Have you visited Wash U yet? Not that this is the best indicator, but the quality of the engineering buildings (the new ones and the old ones) impressed me immensely. They are probably one of the main aspects of the university that made me choose to apply ED. (applied planning on chemical engineering, but now thinking about biomedical)
@AsianGinger: your list of schools looks like my daughters!! We visited WashU last year and yes, it is a very impressive campus. Did you end up applying to the other schools as well? Is the campus feel of Penn completely different than the others?
I spent two weeks at Michigan last summer doing the Michigan Math and Science Scholars program. I LOVED the program, but I realized the the Michigan environment was too big for me to really do well there. In addition, I didn't like the fact that the engineering buildings are mostly on the North Campus. You had to take a bus to get there from my dorm, and I didn't like that it was so separate.
For Cornell, it was more about location. Ithaca is a great town, but I was looking for a bigger town or small city. Granted, St. Louis is in no way a "small" city, but when on campus I didn't feel like the city was daunting or too "busy." In addition, I am a Cornell legacy, and my mom (the alum) didn't want me applying to engineering there.
Penn was one of the tougher ones to weed out to get down to my #1 choice, but it really came down to location for me. I live 3 months out of the year in Michigan, though I'm from Connecticut, and I just really love the Midwestern atmosphere. Penn and Wash U were neck and neck for me academic program-wise, campus -wise, etc. but I knew that I wanted to be in the Midwest. Obviously, that is just my personal preference, and is probably not the same for most others, but Wash U just feels like a less cut-throat environment that is still challenging and presents great opportunities.
I ended up applying to Wash U, CWRU, Villanova, Chicago, Michigan, UVA, and Notre Dame, but I withdrew most of my applications.
(It was actually the toughest to turn down Notre Dame--my dad is an ND superfan and it would have been like family treason to have gone to Michigan :P )
WashU has a unique feel to it. It’s in the city but yet the enclosed campus and location felt somewhat surburban to us. Are there off campus areas the college kids like to frequent in addition to the Loop?
@AsianGinger: Did you consider Northwestern U or Princeton at any point? My d is interested in both of those. Their engineering facilities seemed on par with Wash U and she also enjoyed the local atmosphere just blocks from both of those campuses.
Regarding Michigan, she also did not favor the North campus location for their Engineering. Your comments about the college sports teams are funny. We try to give our kids the decision space but some of the bias is hard not to hide Plus, as parents, we too will get "peer pressure" or comments from our friends. It's nothing we can't handle- ha ha.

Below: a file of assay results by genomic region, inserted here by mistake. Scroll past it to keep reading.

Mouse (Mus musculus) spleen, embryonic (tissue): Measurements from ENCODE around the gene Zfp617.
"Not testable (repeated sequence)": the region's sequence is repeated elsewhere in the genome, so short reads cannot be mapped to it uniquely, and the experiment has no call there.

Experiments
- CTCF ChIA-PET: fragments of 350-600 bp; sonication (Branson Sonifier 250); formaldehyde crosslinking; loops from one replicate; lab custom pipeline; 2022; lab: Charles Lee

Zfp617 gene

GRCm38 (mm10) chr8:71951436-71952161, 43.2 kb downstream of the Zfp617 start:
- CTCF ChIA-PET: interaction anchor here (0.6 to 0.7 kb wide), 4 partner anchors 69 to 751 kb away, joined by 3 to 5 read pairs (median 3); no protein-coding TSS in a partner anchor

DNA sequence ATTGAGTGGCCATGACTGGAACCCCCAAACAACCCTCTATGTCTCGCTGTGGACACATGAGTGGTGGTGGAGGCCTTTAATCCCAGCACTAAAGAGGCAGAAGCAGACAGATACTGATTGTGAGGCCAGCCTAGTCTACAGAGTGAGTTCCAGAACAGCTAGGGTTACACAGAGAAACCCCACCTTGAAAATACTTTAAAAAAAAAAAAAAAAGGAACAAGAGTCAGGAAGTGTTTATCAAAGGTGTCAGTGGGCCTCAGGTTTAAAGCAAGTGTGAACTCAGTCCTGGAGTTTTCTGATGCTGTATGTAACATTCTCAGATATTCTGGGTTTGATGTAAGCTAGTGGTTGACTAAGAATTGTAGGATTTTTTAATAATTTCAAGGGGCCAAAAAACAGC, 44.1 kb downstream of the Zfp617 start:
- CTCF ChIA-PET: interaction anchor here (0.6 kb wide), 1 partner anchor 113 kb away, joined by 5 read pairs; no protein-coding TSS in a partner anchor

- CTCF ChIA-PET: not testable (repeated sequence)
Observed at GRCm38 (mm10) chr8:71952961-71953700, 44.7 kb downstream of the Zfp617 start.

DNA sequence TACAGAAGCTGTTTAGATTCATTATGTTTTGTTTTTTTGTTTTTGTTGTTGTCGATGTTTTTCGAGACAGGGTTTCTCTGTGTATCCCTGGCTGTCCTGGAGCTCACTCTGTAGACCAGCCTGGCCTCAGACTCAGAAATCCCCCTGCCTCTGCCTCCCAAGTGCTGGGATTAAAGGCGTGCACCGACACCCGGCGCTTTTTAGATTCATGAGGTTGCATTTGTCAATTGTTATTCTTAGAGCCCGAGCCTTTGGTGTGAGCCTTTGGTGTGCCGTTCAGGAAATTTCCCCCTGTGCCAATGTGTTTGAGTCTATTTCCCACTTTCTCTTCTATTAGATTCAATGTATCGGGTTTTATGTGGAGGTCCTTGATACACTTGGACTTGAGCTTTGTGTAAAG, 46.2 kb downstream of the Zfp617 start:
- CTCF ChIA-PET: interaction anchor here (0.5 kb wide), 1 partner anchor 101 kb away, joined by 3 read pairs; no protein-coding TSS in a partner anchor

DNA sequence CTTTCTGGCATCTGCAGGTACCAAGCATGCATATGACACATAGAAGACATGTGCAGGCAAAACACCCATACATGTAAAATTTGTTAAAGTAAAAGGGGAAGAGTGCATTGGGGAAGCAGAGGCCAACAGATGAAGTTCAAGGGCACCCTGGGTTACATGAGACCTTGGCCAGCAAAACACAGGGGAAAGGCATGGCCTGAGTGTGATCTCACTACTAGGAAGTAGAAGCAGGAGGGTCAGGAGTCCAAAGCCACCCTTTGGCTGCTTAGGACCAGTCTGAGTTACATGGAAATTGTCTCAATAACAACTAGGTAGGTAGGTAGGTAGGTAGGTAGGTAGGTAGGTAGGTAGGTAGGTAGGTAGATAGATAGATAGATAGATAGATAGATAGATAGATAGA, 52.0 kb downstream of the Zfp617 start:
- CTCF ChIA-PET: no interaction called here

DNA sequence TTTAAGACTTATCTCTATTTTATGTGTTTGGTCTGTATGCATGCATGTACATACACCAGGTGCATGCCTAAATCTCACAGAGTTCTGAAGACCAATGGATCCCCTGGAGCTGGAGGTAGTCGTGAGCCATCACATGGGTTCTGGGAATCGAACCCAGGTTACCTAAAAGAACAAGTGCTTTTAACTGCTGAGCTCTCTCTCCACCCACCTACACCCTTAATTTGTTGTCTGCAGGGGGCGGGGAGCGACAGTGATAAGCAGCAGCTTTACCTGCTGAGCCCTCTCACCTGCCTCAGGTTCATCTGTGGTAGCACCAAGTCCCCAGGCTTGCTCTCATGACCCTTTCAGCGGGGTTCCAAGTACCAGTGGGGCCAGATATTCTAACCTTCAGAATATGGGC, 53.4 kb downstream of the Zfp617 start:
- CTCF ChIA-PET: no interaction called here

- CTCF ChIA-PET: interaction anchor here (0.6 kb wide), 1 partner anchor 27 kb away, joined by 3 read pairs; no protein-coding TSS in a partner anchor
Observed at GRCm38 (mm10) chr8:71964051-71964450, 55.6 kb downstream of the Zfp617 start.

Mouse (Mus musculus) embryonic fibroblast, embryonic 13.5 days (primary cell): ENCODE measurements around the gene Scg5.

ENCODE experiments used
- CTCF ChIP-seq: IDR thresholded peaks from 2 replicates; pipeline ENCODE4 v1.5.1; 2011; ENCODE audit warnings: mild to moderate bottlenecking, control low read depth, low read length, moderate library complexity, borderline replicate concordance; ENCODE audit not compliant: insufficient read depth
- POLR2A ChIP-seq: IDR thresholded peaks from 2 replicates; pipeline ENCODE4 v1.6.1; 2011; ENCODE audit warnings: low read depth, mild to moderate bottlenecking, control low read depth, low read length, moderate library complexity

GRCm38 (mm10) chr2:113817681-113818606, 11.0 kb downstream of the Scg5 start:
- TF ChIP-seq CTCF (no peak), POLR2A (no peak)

We will visit Cornell next month along with Tufts.
livn487 - In addition to the loop, I personally love a lot of the restaurants in the central west end (especially the dozens of italian restaurants in the hill). For a general reference frame, the CWE is the opposite side of forest park, near the med school.
Lots of students also go downtown quite often, but I'm too stuck-in-bubble for that (mainly because I don't think it's worth $$ to go to the bars down there when the loop is awesome).
I visited Princeton, but just had that feeling upon walking around campus that it wasn't the place for me--not sure how to explain it.
Northwestern was on my list of RD schools. This may sound like a stupid reason, but my best friend applied to Northwestern ED and, though I love her, I didn't want to go to school with a high school friend. I wanted to be forced to get out of my comfort zone. But as far as Northwestern's engineering program, I have nothing negative to say!
from perspective of parent of current female freshman BME major at WUSTL -
@MyChances1 @iozsan - Congrats on acceptance at Northwestern and Rice, as well as WUSTL. ALL of them have great BME programs, so you would be splitting hairs to compare them, or try to rank them. WUSTL is making a huge investment in Engin, and BME in particular; but then, that goes in cycles as well.
My suggestion is to look for other reasons to go to a particular school. Academic calendar (Northwestern is qtr, WUSTL semester; not necessarily better, just different), location, weather, $$, participation in sports, distance from family (not too close but not too far? - we live in Seattle area, so as a parent, I think Stl is too far). For my daughter, being able to participate in DIII sports was a crucial factor. Her team became automatic best buds, and a way to make the community smaller.
Good luck on your decision. Again, you should feel confident you will get a fabulous BME (or other major, if you decide to change) at any of the schools you mention.